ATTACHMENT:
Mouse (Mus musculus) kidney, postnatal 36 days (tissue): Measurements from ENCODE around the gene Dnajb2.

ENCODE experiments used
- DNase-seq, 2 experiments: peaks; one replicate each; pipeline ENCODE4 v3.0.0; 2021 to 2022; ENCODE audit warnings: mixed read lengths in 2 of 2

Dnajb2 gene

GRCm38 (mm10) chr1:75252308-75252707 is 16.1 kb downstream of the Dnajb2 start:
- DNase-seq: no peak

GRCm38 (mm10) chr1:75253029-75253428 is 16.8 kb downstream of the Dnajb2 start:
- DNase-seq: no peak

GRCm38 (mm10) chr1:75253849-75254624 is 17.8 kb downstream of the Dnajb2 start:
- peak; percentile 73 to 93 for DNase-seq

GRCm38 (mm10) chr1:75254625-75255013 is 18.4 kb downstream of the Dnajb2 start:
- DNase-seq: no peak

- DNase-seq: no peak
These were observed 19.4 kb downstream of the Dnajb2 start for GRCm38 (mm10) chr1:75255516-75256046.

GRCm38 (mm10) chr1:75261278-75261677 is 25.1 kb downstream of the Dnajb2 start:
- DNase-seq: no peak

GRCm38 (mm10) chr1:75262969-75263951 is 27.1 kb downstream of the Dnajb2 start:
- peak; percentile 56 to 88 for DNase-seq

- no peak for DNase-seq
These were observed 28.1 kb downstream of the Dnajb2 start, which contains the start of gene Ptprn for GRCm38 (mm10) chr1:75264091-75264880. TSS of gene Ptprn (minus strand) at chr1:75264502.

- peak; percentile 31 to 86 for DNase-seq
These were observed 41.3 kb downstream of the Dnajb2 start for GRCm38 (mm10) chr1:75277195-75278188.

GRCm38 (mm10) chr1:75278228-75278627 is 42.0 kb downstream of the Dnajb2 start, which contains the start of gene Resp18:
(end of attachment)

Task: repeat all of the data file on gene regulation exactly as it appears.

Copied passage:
Mouse (Mus musculus) kidney, postnatal 36 days (tissue): Measurements from ENCODE around the gene Dnajb2.

ENCODE experiments used
- DNase-seq, 2 experiments: peaks; one replicate each; pipeline ENCODE4 v3.0.0; 2021 to 2022; ENCODE audit warnings: mixed read lengths in 2 of 2

Dnajb2 gene

GRCm38 (mm10) chr1:75252308-75252707 is 16.1 kb downstream of the Dnajb2 start:
- DNase-seq: no peak

GRCm38 (mm10) chr1:75253029-75253428 is 16.8 kb downstream of the Dnajb2 start:
- DNase-seq: no peak

GRCm38 (mm10) chr1:75253849-75254624 is 17.8 kb downstream of the Dnajb2 start:
- peak; percentile 73 to 93 for DNase-seq

GRCm38 (mm10) chr1:75254625-75255013 is 18.4 kb downstream of the Dnajb2 start:
- DNase-seq: no peak

- DNase-seq: no peak
These were observed 19.4 kb downstream of the Dnajb2 start for GRCm38 (mm10) chr1:75255516-75256046.

GRCm38 (mm10) chr1:75261278-75261677 is 25.1 kb downstream of the Dnajb2 start:
- DNase-seq: no peak

GRCm38 (mm10) chr1:75262969-75263951 is 27.1 kb downstream of the Dnajb2 start:
- peak; percentile 56 to 88 for DNase-seq

- no peak for DNase-seq
These were observed 28.1 kb downstream of the Dnajb2 start, which contains the start of gene Ptprn for GRCm38 (mm10) chr1:75264091-75264880. TSS of gene Ptprn (minus strand) at chr1:75264502.

- peak; percentile 31 to 86 for DNase-seq
These were observed 41.3 kb downstream of the Dnajb2 start for GRCm38 (mm10) chr1:75277195-75278188.

GRCm38 (mm10) chr1:75278228-75278627 is 42.0 kb downstream of the Dnajb2 start, which contains the start of gene Resp18: